introduce
their crops into Britain. Following farm scale trials there was already
scientific evidence that herbicide-tolerant oilseed rape and GM sugar
beet were
bad for biodiversity because the herbicide used to kill the weeds
around the
crops wiped out more wildlife than with conventionally grown crops. Now
this new
research, a follow-up on the original trials, shows that a second
undesirable
potential result is a race of superweeds.

The findings mirror the Canadian experience with GM crops, which has
seen
farmers and the environment plagued with severe problems.

Farmers the world over are always troubled by what they call
"volunteers" - crop
plants which grow from seeds spilled from the previous harvest, of
which oilseed
rape is probably the greatest offender, Anyone familiar with the British
countryside, or even the verges of motorways, will recognise thousands
of
oilseed rape plants growing uninvited amid crops of wheat or barley,
and in
great swaths by the roadside where the "small greasy ballbearings" of
seeds have
spilled from lorries.

Farmers in Canada soon found that these volunteers were resistant to at
least
one herbicide, and became impossible to kill with two or three
applications of
different weedkillers after a succession of various GM crops were grown.

The new plants were dubbed superweeds because they proved resistant to
three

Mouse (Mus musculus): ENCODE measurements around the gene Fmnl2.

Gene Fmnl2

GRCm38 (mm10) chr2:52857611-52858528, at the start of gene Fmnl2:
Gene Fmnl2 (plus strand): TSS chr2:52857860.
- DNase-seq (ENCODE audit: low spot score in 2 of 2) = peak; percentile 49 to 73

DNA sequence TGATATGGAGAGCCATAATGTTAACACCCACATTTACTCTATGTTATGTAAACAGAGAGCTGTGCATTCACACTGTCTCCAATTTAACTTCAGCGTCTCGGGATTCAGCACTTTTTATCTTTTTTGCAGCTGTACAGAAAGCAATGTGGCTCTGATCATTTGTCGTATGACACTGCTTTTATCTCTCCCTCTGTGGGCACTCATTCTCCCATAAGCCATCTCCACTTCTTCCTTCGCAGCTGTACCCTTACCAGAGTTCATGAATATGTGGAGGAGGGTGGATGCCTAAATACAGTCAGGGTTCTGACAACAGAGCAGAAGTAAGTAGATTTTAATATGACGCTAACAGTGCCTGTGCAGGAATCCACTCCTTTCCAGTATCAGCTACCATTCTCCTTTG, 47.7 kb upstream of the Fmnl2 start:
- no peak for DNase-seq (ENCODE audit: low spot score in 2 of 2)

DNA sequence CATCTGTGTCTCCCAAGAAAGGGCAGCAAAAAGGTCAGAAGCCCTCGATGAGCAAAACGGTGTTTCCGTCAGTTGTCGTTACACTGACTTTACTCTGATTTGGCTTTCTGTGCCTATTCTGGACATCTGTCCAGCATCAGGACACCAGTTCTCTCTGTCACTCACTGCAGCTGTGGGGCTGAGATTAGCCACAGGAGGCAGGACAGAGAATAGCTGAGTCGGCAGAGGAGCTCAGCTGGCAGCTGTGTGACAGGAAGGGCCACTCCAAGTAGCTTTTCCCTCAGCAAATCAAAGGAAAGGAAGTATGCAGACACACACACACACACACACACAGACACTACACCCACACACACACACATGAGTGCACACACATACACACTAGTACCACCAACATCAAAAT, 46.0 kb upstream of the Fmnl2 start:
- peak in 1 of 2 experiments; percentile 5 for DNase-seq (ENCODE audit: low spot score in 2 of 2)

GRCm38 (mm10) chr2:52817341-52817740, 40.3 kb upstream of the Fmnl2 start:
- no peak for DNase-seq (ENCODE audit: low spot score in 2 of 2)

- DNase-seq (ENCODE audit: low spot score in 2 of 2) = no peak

herbicides while the crops they were growing among had been genetically
engineered to be resistant to only one.

To stop their farm crops being overwhelmed with superweeds, farmers had
to
resort to using older, much stronger varieties of "dirty" herbicide
long since
outlawed as seriously damaging to biodiversity.

Q&A: What the discovery means for UK farmers

What's the GM situation in the UK?

No GM crops are currently grown commercially in the UK. Companies who
wish to
introduce them face a series of licensing hurdles in Britain and Europe
and
interest has waned in recent years amid public opposition.

Other firms have dropped applications in the wake of the government
field scale
trials that showed growing two GM varieties - oilseed rape and sugar
beet - was
bad for biodiversity.

The EU has approved several GM varieties and the UK government insists
that
applications will be considered on a case-by-case basis.

Where are GM crops grown?

Extensively in the wide open spaces of the US, Canada and Argentina. In
Europe,
Portugal, France and Germany have all dabbled with GM insect-resistant
maize.
Spain plants about 100,000 hectares (250,000 acres) of it each year for